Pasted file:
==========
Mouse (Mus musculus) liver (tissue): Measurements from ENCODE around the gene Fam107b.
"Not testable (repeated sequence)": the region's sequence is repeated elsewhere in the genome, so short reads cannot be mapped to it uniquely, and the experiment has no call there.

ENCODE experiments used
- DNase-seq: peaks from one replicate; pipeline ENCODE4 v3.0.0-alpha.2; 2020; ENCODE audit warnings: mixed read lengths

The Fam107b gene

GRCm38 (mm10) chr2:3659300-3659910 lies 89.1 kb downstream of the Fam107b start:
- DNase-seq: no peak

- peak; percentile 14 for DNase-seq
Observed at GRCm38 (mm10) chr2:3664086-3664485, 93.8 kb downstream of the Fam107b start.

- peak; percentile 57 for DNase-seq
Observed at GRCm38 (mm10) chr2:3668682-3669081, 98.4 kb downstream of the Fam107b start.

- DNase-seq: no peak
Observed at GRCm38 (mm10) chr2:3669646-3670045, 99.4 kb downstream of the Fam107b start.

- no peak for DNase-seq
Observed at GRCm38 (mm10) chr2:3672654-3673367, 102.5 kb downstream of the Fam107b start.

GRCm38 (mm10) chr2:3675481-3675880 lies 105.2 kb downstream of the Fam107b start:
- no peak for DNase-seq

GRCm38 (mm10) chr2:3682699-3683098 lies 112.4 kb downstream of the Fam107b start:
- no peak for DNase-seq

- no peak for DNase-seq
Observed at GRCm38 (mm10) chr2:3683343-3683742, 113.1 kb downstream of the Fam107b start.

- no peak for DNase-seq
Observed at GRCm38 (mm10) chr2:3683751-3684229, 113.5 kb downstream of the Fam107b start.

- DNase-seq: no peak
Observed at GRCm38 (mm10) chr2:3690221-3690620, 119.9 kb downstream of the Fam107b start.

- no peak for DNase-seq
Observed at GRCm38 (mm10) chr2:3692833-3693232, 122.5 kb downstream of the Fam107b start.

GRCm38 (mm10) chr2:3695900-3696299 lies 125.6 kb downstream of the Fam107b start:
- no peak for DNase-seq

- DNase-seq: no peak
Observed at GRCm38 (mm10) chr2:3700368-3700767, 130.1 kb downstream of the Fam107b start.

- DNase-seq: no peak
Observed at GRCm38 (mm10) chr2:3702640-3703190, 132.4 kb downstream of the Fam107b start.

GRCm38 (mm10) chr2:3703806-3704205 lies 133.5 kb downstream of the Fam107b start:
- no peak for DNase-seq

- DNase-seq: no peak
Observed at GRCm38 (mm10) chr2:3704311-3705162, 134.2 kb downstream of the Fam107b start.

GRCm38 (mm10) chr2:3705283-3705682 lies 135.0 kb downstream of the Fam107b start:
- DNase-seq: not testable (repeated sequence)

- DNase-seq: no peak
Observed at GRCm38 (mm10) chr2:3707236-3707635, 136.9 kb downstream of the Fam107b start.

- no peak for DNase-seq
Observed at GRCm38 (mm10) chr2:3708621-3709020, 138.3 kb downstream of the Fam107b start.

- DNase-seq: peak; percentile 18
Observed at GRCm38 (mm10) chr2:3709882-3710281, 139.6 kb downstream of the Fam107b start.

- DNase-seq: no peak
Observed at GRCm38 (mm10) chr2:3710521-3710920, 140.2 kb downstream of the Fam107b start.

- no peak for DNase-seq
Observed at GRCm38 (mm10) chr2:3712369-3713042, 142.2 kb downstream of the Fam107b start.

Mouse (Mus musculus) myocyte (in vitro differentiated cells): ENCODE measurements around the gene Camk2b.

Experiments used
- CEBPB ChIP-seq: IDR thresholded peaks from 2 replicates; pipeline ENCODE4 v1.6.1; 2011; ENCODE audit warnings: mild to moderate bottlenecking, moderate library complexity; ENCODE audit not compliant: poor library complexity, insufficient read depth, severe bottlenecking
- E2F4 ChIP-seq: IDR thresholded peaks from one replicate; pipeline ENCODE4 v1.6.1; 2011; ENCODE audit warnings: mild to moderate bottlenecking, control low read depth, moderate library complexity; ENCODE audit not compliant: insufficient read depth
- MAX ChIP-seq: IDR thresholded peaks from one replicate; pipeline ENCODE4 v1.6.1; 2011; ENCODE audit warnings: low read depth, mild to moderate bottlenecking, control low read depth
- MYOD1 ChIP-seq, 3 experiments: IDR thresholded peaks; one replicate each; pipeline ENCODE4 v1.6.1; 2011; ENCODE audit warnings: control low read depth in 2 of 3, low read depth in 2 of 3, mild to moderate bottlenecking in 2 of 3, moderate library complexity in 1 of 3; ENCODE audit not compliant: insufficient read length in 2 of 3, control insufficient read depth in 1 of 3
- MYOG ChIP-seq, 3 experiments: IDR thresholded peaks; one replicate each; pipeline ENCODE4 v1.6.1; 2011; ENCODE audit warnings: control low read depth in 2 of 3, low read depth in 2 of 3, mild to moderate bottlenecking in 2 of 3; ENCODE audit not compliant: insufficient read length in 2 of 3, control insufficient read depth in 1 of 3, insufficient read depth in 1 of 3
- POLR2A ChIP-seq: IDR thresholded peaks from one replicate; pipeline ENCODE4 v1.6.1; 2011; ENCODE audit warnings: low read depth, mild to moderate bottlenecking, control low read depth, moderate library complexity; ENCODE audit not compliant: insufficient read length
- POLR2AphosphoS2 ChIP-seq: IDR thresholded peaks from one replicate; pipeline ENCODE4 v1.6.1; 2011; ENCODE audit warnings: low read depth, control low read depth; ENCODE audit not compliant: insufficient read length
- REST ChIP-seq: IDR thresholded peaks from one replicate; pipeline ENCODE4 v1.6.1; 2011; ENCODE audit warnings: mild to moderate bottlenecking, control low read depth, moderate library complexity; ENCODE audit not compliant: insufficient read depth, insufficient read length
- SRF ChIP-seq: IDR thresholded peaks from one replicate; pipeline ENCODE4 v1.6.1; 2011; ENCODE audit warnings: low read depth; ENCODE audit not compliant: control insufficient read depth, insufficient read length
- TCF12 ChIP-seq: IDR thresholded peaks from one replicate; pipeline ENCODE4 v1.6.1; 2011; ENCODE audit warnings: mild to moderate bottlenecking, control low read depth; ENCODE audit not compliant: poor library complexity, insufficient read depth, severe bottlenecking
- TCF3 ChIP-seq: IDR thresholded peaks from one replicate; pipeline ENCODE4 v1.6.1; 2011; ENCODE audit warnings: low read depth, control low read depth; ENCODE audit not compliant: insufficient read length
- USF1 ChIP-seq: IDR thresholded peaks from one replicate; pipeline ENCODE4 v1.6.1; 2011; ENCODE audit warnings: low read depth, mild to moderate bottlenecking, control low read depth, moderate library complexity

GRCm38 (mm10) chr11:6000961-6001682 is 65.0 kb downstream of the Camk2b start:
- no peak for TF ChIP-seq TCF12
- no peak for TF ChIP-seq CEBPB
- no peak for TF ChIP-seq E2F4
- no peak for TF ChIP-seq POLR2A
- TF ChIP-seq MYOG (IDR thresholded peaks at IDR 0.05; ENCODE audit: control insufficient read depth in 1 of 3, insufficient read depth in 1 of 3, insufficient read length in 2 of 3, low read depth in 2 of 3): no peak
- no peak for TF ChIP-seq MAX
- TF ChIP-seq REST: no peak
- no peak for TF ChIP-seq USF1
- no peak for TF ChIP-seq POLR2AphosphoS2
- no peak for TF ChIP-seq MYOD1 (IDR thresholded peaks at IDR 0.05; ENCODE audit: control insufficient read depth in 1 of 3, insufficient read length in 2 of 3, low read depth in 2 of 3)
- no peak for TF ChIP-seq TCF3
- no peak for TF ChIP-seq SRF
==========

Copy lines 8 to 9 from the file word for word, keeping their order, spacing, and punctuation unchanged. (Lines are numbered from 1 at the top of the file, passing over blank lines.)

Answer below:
- peak; percentile 14 for DNase-seq
Observed at GRCm38 (mm10) chr2:3664086-3664485, 93.8 kb downstream of the Fam107b start.